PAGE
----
Australia court bans Japan whalers

Symbolic ruling bans Japanese whale hunt from Australian Antarctic waters.

    The Japanese fleet plans to hunt about 1,000
    mainly minke whales this year [ICR]

    The Australian-declared sanctuary – which Japan does not recognise - generally extends to 370 km from the coast of Australia's Antarctic territory, according to the Australian government.

     

    The area forms a large part of the regular hunting grounds used by Japanese whalers.

     

    Kyodo Senpaku Kaisha owns ships currently hunting in Antarctic waters and effectively represents the Japanese whaling industry.

     

    The hearing was derailed in 2005 when the Australian government intervened fearing it could spark a diplomatic row with Japan, arguing the matter was best left to governments.

     

    But the federal court ordered the proceedings to resume in 2006.

     

    "Our intention to continue to have an overall, holistic and fair-dinkum approach to opposing Japanese so-called scientific whaling is absolutely clear"

    Peter Garrett, Australian environment minister

    Passing judgement on Tuesday federal court Judge Jim Allsop ruled the whaling firm had "killed, injured, taken and interfered with Antarctic minke whales and fin whales and injured, taken and interfered with humpback whales in the Australian Whale Sanctuary in contravention of… the Environment Protection and Biodiversity Conservation (EPBC) Act."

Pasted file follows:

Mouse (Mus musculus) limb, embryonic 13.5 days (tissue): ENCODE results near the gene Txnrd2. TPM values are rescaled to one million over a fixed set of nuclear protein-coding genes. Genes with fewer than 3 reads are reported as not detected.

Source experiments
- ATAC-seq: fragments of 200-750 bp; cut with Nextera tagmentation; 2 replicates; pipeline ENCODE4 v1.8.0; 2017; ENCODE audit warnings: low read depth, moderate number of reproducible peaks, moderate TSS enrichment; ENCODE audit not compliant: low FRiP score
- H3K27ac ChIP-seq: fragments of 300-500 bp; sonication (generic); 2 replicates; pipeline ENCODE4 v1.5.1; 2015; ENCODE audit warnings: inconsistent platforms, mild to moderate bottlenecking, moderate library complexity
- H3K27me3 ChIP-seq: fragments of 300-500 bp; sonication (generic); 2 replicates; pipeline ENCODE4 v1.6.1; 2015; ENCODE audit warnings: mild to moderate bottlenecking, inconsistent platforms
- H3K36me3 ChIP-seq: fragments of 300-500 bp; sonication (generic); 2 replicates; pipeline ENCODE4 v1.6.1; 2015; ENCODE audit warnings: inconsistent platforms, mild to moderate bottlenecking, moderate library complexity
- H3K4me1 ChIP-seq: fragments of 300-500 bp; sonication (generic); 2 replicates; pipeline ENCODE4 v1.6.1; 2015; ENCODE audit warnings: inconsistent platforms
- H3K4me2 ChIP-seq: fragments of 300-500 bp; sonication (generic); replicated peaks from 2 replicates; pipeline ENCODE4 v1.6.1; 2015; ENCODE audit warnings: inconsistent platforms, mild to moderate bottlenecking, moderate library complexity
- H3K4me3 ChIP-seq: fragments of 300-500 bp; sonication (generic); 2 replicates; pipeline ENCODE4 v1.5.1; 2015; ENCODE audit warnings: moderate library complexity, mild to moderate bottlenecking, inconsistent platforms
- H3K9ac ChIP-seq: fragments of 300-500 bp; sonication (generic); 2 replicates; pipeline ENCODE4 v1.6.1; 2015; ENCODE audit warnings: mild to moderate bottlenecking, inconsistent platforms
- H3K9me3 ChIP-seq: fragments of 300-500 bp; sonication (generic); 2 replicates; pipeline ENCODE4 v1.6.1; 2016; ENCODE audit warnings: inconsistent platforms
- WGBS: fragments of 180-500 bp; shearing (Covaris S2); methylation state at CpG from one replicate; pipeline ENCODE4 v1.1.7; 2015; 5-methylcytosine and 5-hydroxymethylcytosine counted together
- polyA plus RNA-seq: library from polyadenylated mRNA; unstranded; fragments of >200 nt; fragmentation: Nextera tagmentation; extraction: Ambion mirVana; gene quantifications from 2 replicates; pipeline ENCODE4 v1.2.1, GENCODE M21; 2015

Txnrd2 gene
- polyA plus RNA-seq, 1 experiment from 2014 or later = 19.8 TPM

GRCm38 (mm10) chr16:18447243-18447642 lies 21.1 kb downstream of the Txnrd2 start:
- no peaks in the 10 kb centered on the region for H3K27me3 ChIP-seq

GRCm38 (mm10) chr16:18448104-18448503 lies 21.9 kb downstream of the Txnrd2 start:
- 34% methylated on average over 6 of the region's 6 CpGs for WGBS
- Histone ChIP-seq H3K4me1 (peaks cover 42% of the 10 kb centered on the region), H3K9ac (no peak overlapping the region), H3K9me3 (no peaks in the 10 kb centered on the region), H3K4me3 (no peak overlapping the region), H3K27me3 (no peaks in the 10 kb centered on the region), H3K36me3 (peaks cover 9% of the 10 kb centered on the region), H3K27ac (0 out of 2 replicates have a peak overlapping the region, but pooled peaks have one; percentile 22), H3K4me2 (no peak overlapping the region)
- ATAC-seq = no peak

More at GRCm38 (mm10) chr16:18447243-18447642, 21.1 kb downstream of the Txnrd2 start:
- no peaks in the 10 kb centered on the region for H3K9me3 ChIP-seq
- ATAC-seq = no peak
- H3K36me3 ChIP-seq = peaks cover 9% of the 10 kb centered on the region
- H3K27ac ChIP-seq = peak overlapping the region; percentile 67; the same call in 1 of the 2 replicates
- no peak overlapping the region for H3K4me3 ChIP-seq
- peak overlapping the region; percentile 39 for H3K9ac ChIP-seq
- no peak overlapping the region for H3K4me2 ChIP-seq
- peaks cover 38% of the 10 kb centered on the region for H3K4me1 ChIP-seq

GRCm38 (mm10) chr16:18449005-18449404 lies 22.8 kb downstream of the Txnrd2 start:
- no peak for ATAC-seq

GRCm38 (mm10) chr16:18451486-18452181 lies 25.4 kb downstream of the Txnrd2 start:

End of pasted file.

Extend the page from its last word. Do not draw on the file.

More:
He ordered that the firm "be restrained" from future hunts, but conceded there was little chance his ruling could be enforced.

     

    "Unless the respondent's vessels enter Australia, thus exposing themselves to possible arrest or seizure, the applicant acknowledges that there is no practical mechanism by which orders of this court can be enforced," Allsop said.

     

    Japan, like most countries, does not recognize Australia's territorial claim on Antarctica or its surrounding waters, and says the Australians government has no authority to enforce its domestic laws on the high seas.

     

    Peter Garrett, Australia's environment minister, said he would be looking carefully at the judgement to see if it could add weight to an Australian government challenge to whaling in an international tribunal.

     

    "The Commonwealth wasn't a party to this case but our intention to continue to have an overall, holistic and fair-dinkum approach to opposing Japanese so-called scientific whaling is absolutely clear," he told reporters.

     

    Commercial whaling has been banned for more than two decades but a loophole allows Japanese whalers to hunt a limited number of whales for "research purposes".

     

    It then sells the harvested whale meat to raise funds for further research missions.

     

    However, environmentalists argue that research into whales can be carried out without killing them.

     

    On Monday environmental group Greenpeace said they had succeeded in disrupting the current whale hunt, chasing the main whale processing ship from hunting grounds near Antarctica.

     

    The Japanese whaling fleet plans to hunt around 1,000 mainly minke whales this season.

    SOURCE: Agencies


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